Summit County officials thoroughly debate plan to ease some public health order restrictions
County could issue new order as soon as Friday
DILLON — Summit County government’s cautious grappling with how to take steps to gradually reopen the county amid the coronavirus pandemic was on full display Wednesday and Thursday for hundreds of interested residents to see.
On Wednesday, a virtual meeting to consider the government’s “roadmap to recovery” plans quickly reached its capacity of 100 people. At Thursday’s meeting — which was bumped up to accommodate as many as 500 viewers — County Manager Scott Vargo said Public Health Director Amy Wineland could issue the county’s new public health order as early as Friday.
Vargo said the county would like to have Wineland sign the updated regulations for residents and businesses Friday despite the fact that the county doesn’t expect official directives from the state until the weekend. Vargo and other officials said the county would reserve the right to alter the local order pending state measures.
For the past month, the Summit Board of County Commissioners, acting as the Summit County Board of Health, has held public meetings three times per week pertaining to local coronavirus issues. At previous meetings, just a few non-county officials joined the video conference.
But on Wednesday, public interest surged as county officials — such as commissioners, managers, an attorney, the public health director and the emergency management director — discussed and debated the proposed updates for more than two hours.
“We know that it’s been very challenging for people to be living their lives under the stay-at-home order from the state and then the restrictions in the local public health order,” county spokeswoman Julie Sutor said after Wednesday’s meeting. “And we appreciate all of the sacrifice and all of the dedication that the community has shown in helping to control the spread of COVID-19. … People are eager to resume some pieces of their lives that have been restricted.”
LISTEN: Click the link below to listen to a portion of Thursday’s Summit County Board of Health meeting (Courtesy Summit County Government)
Wednesday’s meeting was an exhaustive one, where Assistant County Manager Sarah Vaine moderated discussion among the county officials for 40 minutes. For nearly an hour and a half after that, officials went over the 14 bullet points the county shared earlier in the week as recommendations for an updated public health order.
After debating the recommendations Wednesday, the officials returned Thursday to discuss the top items they felt affected the community, including:
- Whether to mandate the wearing of face masks and coverings everywhere in public or only within nonresidential buildings, namely retail stores
- How and when to allow child care services to reopen with restrictions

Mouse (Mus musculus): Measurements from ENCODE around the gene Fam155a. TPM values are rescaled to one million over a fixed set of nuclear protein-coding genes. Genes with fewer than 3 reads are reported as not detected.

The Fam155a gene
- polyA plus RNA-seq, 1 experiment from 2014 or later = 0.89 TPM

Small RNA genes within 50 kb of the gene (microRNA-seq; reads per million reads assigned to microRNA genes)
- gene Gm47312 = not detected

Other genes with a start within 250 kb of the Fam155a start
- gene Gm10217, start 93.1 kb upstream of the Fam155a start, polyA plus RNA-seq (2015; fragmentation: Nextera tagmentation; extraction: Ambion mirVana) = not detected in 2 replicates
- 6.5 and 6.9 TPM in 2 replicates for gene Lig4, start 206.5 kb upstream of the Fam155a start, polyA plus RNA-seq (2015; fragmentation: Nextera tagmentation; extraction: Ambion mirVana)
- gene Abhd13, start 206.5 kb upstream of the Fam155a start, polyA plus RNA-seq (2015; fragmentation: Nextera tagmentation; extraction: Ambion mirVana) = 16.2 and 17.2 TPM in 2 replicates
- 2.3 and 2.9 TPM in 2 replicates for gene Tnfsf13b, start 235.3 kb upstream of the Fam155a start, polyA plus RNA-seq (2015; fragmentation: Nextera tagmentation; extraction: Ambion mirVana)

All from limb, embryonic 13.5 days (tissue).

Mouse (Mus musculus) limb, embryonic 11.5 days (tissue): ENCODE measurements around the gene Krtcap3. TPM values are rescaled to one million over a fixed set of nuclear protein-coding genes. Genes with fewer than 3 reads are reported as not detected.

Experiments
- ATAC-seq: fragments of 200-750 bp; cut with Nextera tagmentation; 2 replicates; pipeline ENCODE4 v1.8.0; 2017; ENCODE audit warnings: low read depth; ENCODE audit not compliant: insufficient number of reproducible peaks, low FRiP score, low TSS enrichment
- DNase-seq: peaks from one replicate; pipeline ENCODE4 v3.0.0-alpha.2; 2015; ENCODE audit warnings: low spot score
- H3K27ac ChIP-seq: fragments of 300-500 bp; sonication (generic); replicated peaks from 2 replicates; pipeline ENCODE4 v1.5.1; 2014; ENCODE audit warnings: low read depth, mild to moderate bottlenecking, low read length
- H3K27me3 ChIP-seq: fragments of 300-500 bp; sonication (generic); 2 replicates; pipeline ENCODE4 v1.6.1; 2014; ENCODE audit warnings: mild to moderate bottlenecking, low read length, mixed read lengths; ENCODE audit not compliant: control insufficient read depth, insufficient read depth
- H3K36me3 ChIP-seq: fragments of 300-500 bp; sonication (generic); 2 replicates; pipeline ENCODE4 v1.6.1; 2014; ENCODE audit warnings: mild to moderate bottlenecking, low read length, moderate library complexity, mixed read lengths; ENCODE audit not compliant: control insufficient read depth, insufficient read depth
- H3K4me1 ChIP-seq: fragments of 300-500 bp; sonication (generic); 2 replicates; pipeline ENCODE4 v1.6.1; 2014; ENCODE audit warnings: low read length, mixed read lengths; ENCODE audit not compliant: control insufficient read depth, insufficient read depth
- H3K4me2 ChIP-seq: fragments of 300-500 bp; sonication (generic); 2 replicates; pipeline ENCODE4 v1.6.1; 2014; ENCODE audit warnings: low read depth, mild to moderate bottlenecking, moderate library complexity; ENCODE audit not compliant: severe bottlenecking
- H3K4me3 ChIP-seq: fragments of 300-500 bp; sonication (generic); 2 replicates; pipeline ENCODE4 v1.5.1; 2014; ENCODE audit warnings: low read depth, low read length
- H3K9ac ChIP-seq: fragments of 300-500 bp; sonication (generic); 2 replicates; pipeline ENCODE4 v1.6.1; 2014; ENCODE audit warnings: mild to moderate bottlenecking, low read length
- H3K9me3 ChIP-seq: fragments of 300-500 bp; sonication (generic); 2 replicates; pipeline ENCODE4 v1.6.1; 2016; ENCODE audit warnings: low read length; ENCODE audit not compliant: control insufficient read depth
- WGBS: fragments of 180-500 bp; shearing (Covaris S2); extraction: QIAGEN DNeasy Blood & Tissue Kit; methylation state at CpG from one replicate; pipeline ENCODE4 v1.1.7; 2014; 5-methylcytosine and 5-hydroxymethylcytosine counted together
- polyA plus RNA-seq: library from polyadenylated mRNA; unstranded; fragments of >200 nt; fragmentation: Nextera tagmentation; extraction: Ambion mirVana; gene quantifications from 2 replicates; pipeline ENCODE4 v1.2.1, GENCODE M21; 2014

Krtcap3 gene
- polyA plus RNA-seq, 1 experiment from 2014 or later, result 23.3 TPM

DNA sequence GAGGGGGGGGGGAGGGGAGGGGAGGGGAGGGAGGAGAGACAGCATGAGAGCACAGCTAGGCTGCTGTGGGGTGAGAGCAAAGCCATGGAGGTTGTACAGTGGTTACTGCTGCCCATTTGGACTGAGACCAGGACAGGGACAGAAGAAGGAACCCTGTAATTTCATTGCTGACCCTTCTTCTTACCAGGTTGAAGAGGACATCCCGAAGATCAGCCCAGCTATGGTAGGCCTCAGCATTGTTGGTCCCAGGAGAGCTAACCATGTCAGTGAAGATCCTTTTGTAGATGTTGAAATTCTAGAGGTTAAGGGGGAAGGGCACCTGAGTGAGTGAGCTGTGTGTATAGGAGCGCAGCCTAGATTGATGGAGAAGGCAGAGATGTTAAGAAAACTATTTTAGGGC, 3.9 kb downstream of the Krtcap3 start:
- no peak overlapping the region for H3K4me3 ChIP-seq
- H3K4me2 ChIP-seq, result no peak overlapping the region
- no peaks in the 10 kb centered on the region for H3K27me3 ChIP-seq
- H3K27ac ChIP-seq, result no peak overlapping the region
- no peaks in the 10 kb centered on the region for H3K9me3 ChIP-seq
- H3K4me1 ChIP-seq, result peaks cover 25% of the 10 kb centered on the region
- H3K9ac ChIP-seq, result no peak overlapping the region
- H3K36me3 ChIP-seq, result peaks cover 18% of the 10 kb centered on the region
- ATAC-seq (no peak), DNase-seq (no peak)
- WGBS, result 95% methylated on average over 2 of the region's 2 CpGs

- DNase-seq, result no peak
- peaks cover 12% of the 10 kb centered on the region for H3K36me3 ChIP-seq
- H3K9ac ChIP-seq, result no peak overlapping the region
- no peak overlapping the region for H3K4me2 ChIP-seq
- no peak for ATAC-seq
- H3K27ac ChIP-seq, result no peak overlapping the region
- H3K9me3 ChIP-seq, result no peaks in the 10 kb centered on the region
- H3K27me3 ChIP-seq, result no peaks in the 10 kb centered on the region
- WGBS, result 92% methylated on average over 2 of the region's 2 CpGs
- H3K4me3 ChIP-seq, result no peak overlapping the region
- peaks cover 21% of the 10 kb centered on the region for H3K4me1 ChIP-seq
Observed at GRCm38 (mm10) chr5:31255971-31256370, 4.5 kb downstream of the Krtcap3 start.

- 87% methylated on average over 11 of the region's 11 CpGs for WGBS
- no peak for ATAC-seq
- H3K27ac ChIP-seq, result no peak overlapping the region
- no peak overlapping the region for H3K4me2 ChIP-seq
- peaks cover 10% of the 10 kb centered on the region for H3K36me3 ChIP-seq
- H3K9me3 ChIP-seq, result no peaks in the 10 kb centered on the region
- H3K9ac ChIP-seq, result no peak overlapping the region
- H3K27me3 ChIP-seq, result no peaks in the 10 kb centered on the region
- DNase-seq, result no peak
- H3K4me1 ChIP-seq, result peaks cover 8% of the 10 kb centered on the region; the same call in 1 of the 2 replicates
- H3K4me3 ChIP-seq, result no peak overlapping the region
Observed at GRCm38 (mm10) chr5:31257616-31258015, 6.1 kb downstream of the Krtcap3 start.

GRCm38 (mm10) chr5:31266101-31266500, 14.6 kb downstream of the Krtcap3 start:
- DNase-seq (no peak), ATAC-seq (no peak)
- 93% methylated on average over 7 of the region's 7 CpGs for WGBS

- Whether to open in-shop services for nonessential businesses or to limit nonessential businesses to curbside pickup
- Whether second-home owners should be mandated by order not to visit their second home outside of essential maintenance or if traveling to Summit County should just be highly discouraged
The officials supported bringing the primary Summit Stage bus lines through the Blue River and Snake River corridors back on board.
The officials also said they could possibly work with town managers to create an online application process for local businesses and service providers to be considered for slight alterations to elements of the order.
And the officials made it clear that any regulations the county order puts in place would have to be more stringent than the state order, unless they wanted to go through a special exemption application process.
LISTEN: Click the link below to listen to Wednesday’s Summit County Board of Health meeting (Krystal 93 video)
Vargo and other county officials, including Commissioner Elisabeth Lawrence, said that despite Gov. Jared Polis’ press conferences earlier this week touching on potential upcoming changes to regulations, the county is left in the dark about what to do until the official state order arrives.
Namely, county officials said they are looking for more explicit direction from the state in terms of detailing measures affecting personal-service businesses such as hair salons, the relaxing of measures affecting child care services, and what exactly “strict precautions” means as it pertains to elective medical and dental procedures.
“It is a challenge for local public health agencies, for local boards of health, because of the approach that the governor’s office has taken in issuing these orders,” Vargo said Thursday. “… I sense the perception in general in the public is the county is holding back information. The fact is we simply do not know.”
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